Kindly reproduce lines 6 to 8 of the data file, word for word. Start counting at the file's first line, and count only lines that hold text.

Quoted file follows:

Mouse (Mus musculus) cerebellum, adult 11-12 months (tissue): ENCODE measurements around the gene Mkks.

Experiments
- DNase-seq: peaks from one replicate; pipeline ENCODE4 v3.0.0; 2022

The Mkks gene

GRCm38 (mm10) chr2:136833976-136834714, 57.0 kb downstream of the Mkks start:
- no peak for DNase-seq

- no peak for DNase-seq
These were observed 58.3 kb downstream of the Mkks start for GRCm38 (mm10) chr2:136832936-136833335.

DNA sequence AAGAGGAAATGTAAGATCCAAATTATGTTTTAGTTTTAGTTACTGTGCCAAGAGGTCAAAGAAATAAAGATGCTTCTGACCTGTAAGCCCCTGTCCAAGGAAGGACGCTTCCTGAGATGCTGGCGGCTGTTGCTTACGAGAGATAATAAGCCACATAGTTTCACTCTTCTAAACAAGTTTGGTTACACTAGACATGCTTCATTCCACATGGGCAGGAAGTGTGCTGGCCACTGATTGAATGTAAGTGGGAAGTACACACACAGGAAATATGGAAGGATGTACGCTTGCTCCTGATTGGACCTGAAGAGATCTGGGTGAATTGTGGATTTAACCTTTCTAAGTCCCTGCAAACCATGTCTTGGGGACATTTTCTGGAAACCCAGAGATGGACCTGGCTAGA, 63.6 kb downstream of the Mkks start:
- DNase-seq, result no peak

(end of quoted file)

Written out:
- no peak for DNase-seq

- no peak for DNase-seq
These were observed 58.3 kb downstream of the Mkks start for GRCm38 (mm10) chr2:136832936-136833335.